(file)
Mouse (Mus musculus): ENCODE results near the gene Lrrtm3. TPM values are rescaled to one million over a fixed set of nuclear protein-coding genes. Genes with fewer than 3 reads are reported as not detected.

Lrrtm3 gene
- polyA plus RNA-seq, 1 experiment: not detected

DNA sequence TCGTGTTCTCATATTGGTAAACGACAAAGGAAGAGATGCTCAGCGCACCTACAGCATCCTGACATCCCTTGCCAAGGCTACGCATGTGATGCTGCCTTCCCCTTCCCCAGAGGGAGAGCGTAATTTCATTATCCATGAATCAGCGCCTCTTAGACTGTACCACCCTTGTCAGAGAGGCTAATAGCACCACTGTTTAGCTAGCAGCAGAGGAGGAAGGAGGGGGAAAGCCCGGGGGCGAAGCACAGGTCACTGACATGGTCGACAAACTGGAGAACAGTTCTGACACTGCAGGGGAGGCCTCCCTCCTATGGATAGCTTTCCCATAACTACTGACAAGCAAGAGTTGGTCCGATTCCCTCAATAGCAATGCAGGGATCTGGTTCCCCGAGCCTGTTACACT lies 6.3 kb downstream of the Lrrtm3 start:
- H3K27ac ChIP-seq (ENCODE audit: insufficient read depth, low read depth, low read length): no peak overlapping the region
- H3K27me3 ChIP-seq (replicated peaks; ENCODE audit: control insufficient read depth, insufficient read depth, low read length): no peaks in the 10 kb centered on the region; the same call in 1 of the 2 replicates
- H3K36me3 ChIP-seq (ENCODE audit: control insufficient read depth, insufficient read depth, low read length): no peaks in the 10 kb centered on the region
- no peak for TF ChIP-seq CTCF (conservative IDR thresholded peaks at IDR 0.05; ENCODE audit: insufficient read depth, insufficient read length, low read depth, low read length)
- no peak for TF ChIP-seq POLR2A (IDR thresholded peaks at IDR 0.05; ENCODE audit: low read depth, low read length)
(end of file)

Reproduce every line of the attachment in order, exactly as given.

Mouse (Mus musculus): ENCODE results near the gene Lrrtm3. TPM values are rescaled to one million over a fixed set of nuclear protein-coding genes. Genes with fewer than 3 reads are reported as not detected.

Lrrtm3 gene
- polyA plus RNA-seq, 1 experiment: not detected

DNA sequence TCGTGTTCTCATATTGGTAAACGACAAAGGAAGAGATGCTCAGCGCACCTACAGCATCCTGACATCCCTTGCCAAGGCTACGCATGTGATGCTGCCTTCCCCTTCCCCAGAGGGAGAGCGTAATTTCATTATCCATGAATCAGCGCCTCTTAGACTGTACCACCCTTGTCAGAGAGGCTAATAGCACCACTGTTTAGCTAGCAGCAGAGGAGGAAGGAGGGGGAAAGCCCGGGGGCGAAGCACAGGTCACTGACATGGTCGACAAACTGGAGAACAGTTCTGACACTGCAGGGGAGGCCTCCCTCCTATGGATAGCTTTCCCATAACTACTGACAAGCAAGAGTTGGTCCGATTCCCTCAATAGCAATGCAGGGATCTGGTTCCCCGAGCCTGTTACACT lies 6.3 kb downstream of the Lrrtm3 start:
- H3K27ac ChIP-seq (ENCODE audit: insufficient read depth, low read depth, low read length): no peak overlapping the region
- H3K27me3 ChIP-seq (replicated peaks; ENCODE audit: control insufficient read depth, insufficient read depth, low read length): no peaks in the 10 kb centered on the region; the same call in 1 of the 2 replicates
- H3K36me3 ChIP-seq (ENCODE audit: control insufficient read depth, insufficient read depth, low read length): no peaks in the 10 kb centered on the region
- no peak for TF ChIP-seq CTCF (conservative IDR thresholded peaks at IDR 0.05; ENCODE audit: insufficient read depth, insufficient read length, low read depth, low read length)
- no peak for TF ChIP-seq POLR2A (IDR thresholded peaks at IDR 0.05; ENCODE audit: low read depth, low read length)